Ignore the political rant and see the last paragraph, especially the idea of a commission to offer science advice as a way around the problem of polarized politicians picking winners and losers beyond all reason.
Dr. Stephen R. Humphrey, Director of Academic Programs,
School of Natural Resources and Environment,
Box 116455, 103 Black Hall, University of Florida
Gainesville, FL 32611-6455 USA
Tel. 352-392-9230, Fax 352-392-9748
By GERALD F. SEIB [http://online.wsj.com/img/colhed_Seib_Gerald.jpg]
Oil Woes Fail to Stir Leadership
June 24, 2008; Page A2
Why is Rep. Randy Forbes all alone out there?
Rep. Forbes is an earnest Republican congressman from Virginia who has distinguished himself by calling for a "Manhattan Project" to fully end the U.S.'s dependence on foreign energy within 20 years. The Manhattan Project label harks back to the government's crash project to develop and field a nuclear weapon within just a few years to prevail in World War II.
The implication is that the country's fate is no less at stake now that its economy is being held hostage by a world oil market so out of control that even Saudi Arabia is watching helplessly. The surprise here lies not in Rep. Forbes's proposal, though it is an interesting call for mandated higher auto fuel efficiency and expanded use of biofuels and nuclear and solar power, overseen by a new national science commission and fueled by big cash prizes dangled before scientists to conjure up solutions.
The surprising thing is that there aren't 100 Randy Forbes out there, issuing similar calls to arms to seize this moment and finally cure the country's oil addiction. As it happens, Rep. Forbes says he went roaming the Capitol looking for partners -- and found no takers.
"We scoured the halls of Congress because we wanted to join up with somebody else who's thought about these issues and who's come up with some ideas, and we kept coming up empty," he says.
Here, then, is the real energy shortage in America. The stunning part of Washington's reaction to $4-a-gallon gasoline is that there has been so little reaction at all. This is as close as the country has been to a genuine energy crisis in 30 years, yet there has been no unifying cry to mount the ramparts as a nation, to rally together to rid America of the curse of oil addiction, to rise to this challenge as America has to others in its history.
INSTEAD, the energy "debate" that has emerged is mostly a lame repeat of 20-year-old arguments over the virtues of offshore oil drilling and a series of congressional hearings on the role speculators have in driving up the price of oil that have nothing to do with actually increasing the production of energy. As presidential candidates, Sen. John McCain and Sen. Barack Obama are at least trying to rally the country -- Sen. McCain by devoting virtually two whole weeks of his campaign to the topic -- but the effort has served mostly to highlight their differences.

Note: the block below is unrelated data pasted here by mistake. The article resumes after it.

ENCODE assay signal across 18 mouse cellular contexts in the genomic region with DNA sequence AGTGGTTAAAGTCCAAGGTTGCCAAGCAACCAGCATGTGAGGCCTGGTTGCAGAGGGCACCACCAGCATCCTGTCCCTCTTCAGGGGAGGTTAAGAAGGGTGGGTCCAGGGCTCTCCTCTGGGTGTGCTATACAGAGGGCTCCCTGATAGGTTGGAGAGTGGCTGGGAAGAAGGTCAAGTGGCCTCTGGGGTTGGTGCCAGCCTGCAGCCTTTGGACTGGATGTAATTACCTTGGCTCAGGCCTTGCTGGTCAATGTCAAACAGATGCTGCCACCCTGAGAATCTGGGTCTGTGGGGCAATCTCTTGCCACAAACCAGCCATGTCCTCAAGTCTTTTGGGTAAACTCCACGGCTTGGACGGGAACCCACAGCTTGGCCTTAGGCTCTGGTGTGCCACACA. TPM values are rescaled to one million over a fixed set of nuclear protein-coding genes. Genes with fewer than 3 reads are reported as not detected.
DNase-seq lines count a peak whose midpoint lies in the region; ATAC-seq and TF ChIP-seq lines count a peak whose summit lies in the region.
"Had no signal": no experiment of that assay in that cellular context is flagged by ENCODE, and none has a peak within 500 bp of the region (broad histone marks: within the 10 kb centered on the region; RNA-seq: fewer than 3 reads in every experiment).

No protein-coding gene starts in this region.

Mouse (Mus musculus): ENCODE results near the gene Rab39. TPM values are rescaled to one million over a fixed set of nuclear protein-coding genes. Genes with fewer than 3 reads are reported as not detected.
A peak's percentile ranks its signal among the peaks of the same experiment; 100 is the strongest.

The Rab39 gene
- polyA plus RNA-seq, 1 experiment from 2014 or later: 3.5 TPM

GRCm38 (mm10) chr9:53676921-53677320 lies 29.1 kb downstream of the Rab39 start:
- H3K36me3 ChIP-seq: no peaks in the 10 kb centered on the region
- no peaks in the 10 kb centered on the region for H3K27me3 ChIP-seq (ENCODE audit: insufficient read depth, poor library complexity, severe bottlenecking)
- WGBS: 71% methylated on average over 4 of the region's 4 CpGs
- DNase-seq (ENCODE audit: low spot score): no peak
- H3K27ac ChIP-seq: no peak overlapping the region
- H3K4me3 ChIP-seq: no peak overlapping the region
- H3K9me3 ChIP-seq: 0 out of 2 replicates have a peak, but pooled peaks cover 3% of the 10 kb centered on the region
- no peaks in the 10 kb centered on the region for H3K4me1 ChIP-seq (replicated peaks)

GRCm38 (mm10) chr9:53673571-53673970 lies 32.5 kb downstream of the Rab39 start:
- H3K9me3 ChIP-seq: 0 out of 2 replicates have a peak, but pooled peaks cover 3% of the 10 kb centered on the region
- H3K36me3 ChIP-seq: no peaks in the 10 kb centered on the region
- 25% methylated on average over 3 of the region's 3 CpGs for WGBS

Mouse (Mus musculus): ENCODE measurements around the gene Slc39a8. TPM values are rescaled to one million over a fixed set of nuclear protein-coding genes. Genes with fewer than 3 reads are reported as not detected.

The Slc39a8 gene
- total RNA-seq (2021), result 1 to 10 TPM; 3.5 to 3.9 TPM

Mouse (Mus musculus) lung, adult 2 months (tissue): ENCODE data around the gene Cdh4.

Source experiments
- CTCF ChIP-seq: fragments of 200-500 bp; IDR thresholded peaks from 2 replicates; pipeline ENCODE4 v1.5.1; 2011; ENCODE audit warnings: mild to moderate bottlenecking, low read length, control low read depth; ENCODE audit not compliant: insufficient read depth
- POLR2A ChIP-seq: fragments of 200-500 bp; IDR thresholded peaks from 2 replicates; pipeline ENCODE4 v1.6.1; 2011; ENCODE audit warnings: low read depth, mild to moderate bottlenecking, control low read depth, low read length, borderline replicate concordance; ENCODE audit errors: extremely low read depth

There are several possible explanations for this meekness in the face of challenge, but the most likely, and the most distressing, is this: America and its political leaders, after two decades of failing to come together to solve big problems, seem to have lost faith in their ability to do so. A political system that expects failure doesn't try very hard to produce anything else. If you wonder why voters have made "change" the catchword of this campaign year, that's a pretty good explanation.
This timidity in the face of challenge troubles Rep. Forbes. "Maybe one of the reasons we've developed some of the mediocrity we have is that we aren't thinking bigger," he says. "I really hope for once we can lay aside the partisan bickering, and we can lay aside the posturing."
THE PROBLEM, of course, is that there is little sign that Washington, in its current state of gridlock and partisan paralysis, is capable of doing that. When President Clinton tried to overhaul the health-care system, he couldn't get even a committee vote on his plan in a Congress his party controlled. When President George W. Bush tried to revamp Social Security, he couldn't get even a committee vote on his plan in a Congress his party controlled.
Last year's effort to overhaul the U.S.'s deeply flawed immigration system collapsed what once looked like a rare bipartisan success. President Bush's "No Child Left Behind" education program has become a partisan football. An energy bill that passed after much effort earlier in this Congress now seems limp when compared with the threat that energy prices suddenly pose to the American economy.
Washington, in short, has no recent track record in solving big problems. That hardly means the only route for such solutions is big-government programs. Rep. Forbes, for example, is hardly a wild-eyed liberal proposing a bureaucratic solution on energy. He's a conservative Republican who in 2006 won a 100% rating from the Chamber of Commerce for his voting record.
He doesn't argue that government can or should solve the problem for Americans watching in horror as the dollars add up at the gas pump. "Government won't do it for them," he says. "Government can't. But we're saying we can lay the challenge out for the American people."
What he proposes, in short, is that government lead by providing inspiration and incentive. A bill he has introduced lists seven areas where America needs to do more -- gas mileage, energy efficiency, solar power, biofuels, clean coal, nuclear-waste storage and nuclear fusion -- and proposes that government form a national science commission and offer cash incentives to prod academics and private scientists to solve the problems blocking progress in each area. It may not be the perfect answer, but its author hopes it's at least an inspirational start.
Write to Gerald F. Seib at [log in to unmask]<mailto:[log in to unmask]>